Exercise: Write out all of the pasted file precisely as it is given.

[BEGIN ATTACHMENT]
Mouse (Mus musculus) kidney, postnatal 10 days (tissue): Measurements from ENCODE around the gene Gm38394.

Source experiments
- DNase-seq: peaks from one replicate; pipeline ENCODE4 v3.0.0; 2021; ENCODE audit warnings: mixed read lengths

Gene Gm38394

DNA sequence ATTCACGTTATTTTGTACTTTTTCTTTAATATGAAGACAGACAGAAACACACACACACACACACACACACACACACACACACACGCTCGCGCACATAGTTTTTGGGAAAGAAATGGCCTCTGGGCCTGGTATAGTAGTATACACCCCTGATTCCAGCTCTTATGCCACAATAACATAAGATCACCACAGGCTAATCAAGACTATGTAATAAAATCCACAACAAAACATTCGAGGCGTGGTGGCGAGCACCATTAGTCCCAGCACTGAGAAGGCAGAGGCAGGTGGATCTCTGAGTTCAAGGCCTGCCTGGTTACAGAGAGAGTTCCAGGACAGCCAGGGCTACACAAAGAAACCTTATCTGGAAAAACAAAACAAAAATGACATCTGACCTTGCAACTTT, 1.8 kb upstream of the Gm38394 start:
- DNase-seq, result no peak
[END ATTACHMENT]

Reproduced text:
Mouse (Mus musculus) kidney, postnatal 10 days (tissue): Measurements from ENCODE around the gene Gm38394.

Source experiments
- DNase-seq: peaks from one replicate; pipeline ENCODE4 v3.0.0; 2021; ENCODE audit warnings: mixed read lengths

Gene Gm38394

DNA sequence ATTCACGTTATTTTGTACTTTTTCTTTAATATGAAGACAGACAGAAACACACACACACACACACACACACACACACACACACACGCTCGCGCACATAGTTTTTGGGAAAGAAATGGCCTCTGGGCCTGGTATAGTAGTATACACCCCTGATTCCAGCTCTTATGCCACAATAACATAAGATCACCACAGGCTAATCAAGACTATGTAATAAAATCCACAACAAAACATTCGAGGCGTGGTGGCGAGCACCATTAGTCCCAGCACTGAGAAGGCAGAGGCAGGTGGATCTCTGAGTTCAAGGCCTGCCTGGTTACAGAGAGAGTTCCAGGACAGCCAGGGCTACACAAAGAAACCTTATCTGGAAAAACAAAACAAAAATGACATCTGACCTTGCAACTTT, 1.8 kb upstream of the Gm38394 start:
- DNase-seq, result no peak